Stay consistent and keep the momentum! I’ve taken weeks off at a time which knocks me back two steps when I try to pick up where I left off.
I may have completed previous material, but I either didn’t fully understand or forgot the concepts. It never hurts to reattempt or review previous challenges.
As the challenges get more difficult you will need to use the search-read-ask method. Move into self learning mode.
If your stuck or frustrated, move on to another tasks to keep the momentum going. You can always revisit tasks later. It is amazing how many times you will be stuck for hours, just to come back the next day and find a solution in 5 minutes.
Wow thanks everyone for the support! I woke up this morning feeling a bit silly for writing this post because I was a bit complainy in it (I was pretty tired and heading to bed right before I wrote that), and I’m super surprised people stepped in to encourage me to keep going! Thanks!!
My biggest frustration that stemmed from the OP is the fact that I figured the training would continue within FCC in terms of learning JSON, etc. etc. I certainly can and have learned how to do some web dev stuff on my own through ‘the google’, but I find that when I do this I generally just end up copy/pasting code from others that have had similar challenges. This results in me not really ‘learning’ but to just be a decent ‘script kiddie’.
I wanna get good at coding, and understand how to write code! Not good at copy/pasting… I actually was a member of Team Treehouse so I might reenroll for a month to take that course first, but again, thanks everyone for the support!!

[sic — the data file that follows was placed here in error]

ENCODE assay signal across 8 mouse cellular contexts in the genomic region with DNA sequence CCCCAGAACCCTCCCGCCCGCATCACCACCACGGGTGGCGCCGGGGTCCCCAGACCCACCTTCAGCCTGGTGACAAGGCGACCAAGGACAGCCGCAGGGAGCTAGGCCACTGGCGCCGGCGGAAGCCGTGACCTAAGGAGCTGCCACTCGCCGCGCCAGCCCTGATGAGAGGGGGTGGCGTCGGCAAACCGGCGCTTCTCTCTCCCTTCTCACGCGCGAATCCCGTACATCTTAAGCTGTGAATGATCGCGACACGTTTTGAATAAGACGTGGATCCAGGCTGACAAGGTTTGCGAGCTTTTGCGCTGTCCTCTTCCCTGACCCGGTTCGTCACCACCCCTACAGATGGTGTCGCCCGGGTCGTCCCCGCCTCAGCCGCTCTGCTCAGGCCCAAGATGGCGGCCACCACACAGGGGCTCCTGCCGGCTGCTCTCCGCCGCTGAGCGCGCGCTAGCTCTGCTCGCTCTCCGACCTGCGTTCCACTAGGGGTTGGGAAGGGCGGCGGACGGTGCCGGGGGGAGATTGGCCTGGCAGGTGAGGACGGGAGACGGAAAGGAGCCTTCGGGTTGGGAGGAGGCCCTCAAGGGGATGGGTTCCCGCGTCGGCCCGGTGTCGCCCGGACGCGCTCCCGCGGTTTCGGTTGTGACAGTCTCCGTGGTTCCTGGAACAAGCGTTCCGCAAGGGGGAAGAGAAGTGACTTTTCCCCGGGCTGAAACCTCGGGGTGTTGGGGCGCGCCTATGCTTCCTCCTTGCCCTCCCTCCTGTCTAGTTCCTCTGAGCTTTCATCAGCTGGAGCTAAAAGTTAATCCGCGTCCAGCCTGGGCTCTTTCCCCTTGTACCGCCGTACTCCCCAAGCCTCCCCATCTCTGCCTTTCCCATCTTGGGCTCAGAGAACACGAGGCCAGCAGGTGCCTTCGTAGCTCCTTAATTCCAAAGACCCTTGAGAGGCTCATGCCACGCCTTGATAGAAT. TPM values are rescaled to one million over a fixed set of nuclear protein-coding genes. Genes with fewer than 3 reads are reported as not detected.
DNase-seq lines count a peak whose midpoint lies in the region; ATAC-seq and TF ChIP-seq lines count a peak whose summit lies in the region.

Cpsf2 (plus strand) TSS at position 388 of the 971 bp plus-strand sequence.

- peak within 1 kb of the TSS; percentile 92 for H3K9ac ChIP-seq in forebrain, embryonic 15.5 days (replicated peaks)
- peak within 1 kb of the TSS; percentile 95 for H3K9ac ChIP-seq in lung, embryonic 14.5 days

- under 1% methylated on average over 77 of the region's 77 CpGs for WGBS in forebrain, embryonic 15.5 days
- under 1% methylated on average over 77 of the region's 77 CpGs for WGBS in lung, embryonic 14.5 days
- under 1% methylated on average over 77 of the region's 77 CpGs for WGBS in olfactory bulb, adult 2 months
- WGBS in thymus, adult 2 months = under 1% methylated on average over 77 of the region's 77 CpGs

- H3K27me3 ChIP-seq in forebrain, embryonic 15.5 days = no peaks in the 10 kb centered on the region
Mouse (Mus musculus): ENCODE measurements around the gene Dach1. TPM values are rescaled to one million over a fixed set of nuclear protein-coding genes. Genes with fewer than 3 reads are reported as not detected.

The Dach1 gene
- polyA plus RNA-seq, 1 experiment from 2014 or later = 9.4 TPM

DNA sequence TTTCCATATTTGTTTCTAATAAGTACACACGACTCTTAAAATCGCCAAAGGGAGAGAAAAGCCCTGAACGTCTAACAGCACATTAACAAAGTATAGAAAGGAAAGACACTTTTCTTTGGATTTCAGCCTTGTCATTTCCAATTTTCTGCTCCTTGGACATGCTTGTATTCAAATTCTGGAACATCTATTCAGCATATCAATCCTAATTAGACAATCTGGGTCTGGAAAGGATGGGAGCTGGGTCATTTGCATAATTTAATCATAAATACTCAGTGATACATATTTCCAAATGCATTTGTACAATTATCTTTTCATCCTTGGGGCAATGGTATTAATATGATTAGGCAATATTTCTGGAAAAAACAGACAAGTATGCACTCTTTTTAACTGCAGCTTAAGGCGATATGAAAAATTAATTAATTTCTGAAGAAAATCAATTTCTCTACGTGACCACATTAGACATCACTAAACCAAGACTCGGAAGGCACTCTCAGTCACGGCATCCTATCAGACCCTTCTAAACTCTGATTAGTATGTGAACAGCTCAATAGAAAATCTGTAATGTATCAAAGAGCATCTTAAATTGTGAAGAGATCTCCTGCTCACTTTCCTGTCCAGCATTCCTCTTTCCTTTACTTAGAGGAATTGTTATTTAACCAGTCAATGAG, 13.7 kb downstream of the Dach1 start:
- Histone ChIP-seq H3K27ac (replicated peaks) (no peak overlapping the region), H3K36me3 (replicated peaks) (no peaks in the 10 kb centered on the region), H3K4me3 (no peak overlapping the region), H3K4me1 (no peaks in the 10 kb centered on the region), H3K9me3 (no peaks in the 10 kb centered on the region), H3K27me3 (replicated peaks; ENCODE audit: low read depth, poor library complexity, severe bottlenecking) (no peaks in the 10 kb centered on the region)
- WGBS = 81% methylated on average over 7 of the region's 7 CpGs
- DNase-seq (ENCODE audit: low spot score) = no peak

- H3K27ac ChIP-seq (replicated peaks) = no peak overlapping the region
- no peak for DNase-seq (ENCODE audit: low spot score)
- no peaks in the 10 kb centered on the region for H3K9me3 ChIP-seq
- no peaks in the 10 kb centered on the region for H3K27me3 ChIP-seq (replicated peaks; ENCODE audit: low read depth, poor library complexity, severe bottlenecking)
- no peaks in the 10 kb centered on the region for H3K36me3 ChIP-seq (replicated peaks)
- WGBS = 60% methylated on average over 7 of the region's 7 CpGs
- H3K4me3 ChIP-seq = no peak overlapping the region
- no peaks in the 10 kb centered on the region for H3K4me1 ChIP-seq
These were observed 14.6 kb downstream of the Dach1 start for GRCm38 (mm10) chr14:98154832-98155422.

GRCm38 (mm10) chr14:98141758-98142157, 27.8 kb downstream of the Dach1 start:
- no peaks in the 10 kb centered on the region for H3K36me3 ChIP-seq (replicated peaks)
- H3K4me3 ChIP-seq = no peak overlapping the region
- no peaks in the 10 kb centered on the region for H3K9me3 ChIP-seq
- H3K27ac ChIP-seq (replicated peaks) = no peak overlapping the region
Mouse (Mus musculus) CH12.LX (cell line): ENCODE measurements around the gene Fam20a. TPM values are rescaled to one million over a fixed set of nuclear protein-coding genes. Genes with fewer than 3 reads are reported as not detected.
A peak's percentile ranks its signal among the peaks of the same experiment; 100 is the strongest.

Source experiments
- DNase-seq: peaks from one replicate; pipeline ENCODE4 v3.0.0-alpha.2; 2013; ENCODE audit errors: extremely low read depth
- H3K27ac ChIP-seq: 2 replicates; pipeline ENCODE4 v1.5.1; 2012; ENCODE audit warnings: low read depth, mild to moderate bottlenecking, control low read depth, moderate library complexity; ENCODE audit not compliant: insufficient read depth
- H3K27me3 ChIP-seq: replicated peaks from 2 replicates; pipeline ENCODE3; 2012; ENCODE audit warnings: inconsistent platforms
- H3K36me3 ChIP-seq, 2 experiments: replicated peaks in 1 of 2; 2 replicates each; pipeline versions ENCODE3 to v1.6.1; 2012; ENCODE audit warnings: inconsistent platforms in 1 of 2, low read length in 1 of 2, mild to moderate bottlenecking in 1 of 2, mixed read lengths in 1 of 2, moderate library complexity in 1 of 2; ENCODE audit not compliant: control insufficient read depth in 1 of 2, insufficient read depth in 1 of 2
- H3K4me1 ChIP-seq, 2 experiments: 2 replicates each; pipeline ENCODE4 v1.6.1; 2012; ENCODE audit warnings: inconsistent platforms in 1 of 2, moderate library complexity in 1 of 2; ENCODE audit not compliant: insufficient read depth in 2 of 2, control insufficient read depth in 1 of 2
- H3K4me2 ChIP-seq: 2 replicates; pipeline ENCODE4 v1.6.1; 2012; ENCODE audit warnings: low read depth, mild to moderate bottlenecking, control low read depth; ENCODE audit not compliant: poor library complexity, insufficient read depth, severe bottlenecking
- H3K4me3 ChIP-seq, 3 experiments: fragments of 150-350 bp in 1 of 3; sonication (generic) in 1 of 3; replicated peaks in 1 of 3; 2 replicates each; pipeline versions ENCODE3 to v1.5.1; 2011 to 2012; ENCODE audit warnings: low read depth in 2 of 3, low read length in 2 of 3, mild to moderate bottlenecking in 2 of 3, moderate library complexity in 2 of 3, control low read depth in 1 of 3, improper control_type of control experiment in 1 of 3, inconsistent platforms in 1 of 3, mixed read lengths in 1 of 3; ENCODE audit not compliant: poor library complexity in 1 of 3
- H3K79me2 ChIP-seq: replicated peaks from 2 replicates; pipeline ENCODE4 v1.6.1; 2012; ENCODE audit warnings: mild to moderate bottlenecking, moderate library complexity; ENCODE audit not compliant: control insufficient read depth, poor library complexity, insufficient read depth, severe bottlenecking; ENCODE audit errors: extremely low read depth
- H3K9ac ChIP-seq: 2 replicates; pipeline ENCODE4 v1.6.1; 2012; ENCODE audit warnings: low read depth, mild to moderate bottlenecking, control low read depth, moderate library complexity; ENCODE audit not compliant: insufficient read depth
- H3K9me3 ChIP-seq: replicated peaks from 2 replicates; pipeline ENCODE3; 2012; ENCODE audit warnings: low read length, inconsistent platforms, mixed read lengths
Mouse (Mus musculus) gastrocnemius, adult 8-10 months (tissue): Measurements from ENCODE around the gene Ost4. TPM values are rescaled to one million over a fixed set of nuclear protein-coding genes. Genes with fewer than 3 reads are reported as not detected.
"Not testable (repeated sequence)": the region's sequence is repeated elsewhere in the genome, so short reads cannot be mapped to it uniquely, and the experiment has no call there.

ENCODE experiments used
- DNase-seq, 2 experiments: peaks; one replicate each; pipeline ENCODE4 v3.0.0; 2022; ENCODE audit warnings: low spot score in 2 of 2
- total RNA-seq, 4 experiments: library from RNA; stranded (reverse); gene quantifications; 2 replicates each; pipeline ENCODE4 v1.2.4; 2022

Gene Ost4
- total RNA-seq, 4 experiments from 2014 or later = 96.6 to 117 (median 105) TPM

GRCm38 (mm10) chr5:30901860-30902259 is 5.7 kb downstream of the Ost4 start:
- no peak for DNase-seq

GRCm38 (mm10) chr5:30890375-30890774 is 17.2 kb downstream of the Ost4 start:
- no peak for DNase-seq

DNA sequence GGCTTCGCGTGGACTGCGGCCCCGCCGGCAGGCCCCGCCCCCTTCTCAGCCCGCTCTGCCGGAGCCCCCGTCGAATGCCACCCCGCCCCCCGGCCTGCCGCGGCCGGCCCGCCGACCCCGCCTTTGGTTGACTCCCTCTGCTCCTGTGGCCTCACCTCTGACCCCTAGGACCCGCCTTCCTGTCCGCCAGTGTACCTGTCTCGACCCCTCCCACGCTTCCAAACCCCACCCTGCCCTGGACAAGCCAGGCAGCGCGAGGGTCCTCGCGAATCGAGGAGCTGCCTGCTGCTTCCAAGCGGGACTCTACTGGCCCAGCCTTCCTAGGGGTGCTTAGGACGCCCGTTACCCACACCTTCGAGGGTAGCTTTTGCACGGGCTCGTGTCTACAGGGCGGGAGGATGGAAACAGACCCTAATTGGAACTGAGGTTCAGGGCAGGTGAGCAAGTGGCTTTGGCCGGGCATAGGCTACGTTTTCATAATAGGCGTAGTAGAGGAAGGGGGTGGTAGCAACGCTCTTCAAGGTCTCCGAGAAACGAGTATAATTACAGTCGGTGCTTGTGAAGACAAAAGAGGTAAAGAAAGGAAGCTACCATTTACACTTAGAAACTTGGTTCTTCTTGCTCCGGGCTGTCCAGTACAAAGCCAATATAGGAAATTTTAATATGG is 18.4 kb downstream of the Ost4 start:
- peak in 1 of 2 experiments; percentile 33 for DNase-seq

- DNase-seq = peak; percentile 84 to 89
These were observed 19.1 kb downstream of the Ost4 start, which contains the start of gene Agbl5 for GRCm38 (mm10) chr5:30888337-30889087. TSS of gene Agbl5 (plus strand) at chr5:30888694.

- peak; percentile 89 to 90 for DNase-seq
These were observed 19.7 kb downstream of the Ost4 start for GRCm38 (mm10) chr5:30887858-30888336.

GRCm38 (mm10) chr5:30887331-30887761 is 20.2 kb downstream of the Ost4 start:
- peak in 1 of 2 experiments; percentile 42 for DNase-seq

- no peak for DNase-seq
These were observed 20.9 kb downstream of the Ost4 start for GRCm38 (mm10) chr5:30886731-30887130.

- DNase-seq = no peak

Onwards and upwards!
Awesome @sethdcd, it happens! Programming can be difficult and frustrating. I’m worked on algorithms tonight and I’m humbled once again. I’ve been programming for 6-7 years including for work and I still suck at it but I’ve realized I need to go “all in” now if I want to get good. I’m fully committed to put in in the time now because that is what it takes to get good. With that said, today is my day 1 of #100DaysOfCode!
I didn’t throw my computer through a window tonight.
Onwards and upwards!
I have wondered this myself 7-8 years ago. Coding was like archeology to me, nothing seemed to make sense ALL the time. Back then, there was no sites like FCC that’ll provide a somewhat a structure to follow, the only place that offers that was uni and colleges. Felt like a complete failure during this whole time because I wasn’t able to “grasp” all these languages at the same time.
But then I started to understand that you are not suppose to know everything right off the bat. How can you? The coding language had been developing for more than 20+ years and keeps on increasing. It wouldn’t make sense to expect full understand of such a large topic. The lesson I learned here is learn to find information when you need it
When it comes to getting better with coding, I think most institute fail to get this point across is that you have to drill it till you get it. The foundation of programming relies heavily on variables, loops and conditions. If you are having trouble with these concepts, you’ll find that it is difficult to move ahead. Keep practicing the basics until you can figure out challenges with these components.
Then lastly, do projects of your own with everything that you know. You don’t have to worry about whether it is industry standard quality, the fact is you can do it with the resources you have. It pushes you learn how programming CAN be use.